Everyone seems to have their own definition of innovation. The way that I explain innovation is “the creation of a new product, service, program, or application that may or may not use new technology, serves a marketplace, and for which customers are willing to purchase to access its value.” There are a lot of keywords in this translation, but the most important one is value. Consumers do not exchange their hard-earned money unless they will gain from the purchase.
We also spend a lot of time talking, writing, and studying how to improve innovation processes. Literally, billions of words have been written on new product development (NPD) systems, marketing programs, and technology advances that will help a firm become successful innovators. Effective systems and processes are crucial to success and I love to help clients design and implement NPD improvement programs. However, the heart of innovation is people. Building the right team with the right balance of skills it is what leads to creative and innovative success.
First, we know that we must structure NPD teams to match the scope and scale of the project. We use functional workgroups when the innovation requires depth of knowledge. Lightweight teams are good for incremental improvements in a product or service, like a new model Toyota Camry built on a standard platform with a pre-determined chassis, engine, and transmission. Heavyweight teams involve large numbers of people, working across functional boundaries, addressing a new technology or a new market. There is more risk in these innovations so we ensure each discipline is represented and we look for both depth and breadth of expertise.
Finally, when a company is taking on the highest risk product development projects – brand new technology, creating a new market, and validating a new business model – it is best to use an autonomous team. These venture teams are segregated away from day-to-day operations, and have full responsibility and authority to accomplish a grand innovation goal. You can read more about the best practice organizational structures for innovation teams in my book (soon to be revised), the 24-Hour NPDP Study Guide.
Regardless of the structure of the team, there are four types of people you need to be successful with innovation. These are the creators, advancers, executors, and refiners.
Creators focus on possibilities. They are “idea people”. They thrive when there is little structure in a meeting and enjoy abstract thinking. You need creators on an innovation team to help explore all opportunities and their ideas, especially at the beginning of a project, can help the team identify unique and novel approaches to solving customer problems.
Every team needs someone to promote the value of their ideas to outsiders, including senior management, suppliers, vendors, and customers. Innovation teams often have to “sell” their new concepts to the operations and sales functions. Advancers are perfect for this task. They are great at building relationships and enjoy talking about the project. Their excitement is contagious and can help to build a market during the concept development and prototyping stages of an NPD effort.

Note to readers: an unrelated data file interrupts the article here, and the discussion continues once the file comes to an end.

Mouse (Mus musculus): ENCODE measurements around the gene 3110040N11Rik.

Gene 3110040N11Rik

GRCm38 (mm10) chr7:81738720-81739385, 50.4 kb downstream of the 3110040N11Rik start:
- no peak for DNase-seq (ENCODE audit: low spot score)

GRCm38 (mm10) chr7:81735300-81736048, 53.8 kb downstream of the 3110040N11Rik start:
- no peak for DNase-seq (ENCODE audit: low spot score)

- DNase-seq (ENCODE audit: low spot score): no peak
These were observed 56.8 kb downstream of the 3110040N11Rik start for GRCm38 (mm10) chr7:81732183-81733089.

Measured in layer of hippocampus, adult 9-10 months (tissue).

In the early- to mid-stages of a project, ideas must be translated into actionable concepts. Refiners are analytical and logical. They balance the divergent thinking of a creator with convergent thinking to narrow the problem definition. Refiners are logical and very good at testing theories. Their work offers data to support the promotions of the advancers. Use refiners in your innovation teams to ensure accurate understanding of customer needs and to clarify the project scope.
Executors are almost the exact opposite of creators. They focus on the realities of a project. Executors are great at laying out the details of a project – scope, schedule, and budget. They pay close attention to details and quality. If you said you were going to do something, the executor will ensure it gets done and done with excellence. Innovation teams need executors to balance the grand ideas of creators and to ensure there is a practical outcome to the team’s work. They serve very well near the end of an NPD project in putting together specifications to get a product to market in time.
The Four Team Styles
As you assemble and integrate innovation teams, you need to not only consider the structure of the team but also the work styles of your team members. Team structure is determined by the risk of the NPD project itself. Yet, every innovation team needs four different viewpoints to be successful. Creators generate ideas but are weak on action and decisions. Advancers promote those ideas to others yet struggle with healthy pessimism and lengthy analysis. Refiners sort and categorize data to generate actionable plans but often faced difficulties in communicating their vision. And as projects need detail-oriented people to do the work, executors are all action but have little patience for divergent thinking.
Is Your Team Ready?
Does your innovation team have the right structure? Do you frequently encounter personality conflicts and miss deadlines? Learning if your team has the four people necessary for innovation addresses the most crucial dimension of a successful NPD project. Contact me at 281.280.8717 or email@example.com to complete a team structure/team dimension assessment. My goal is in defining innovation leadership for your success.
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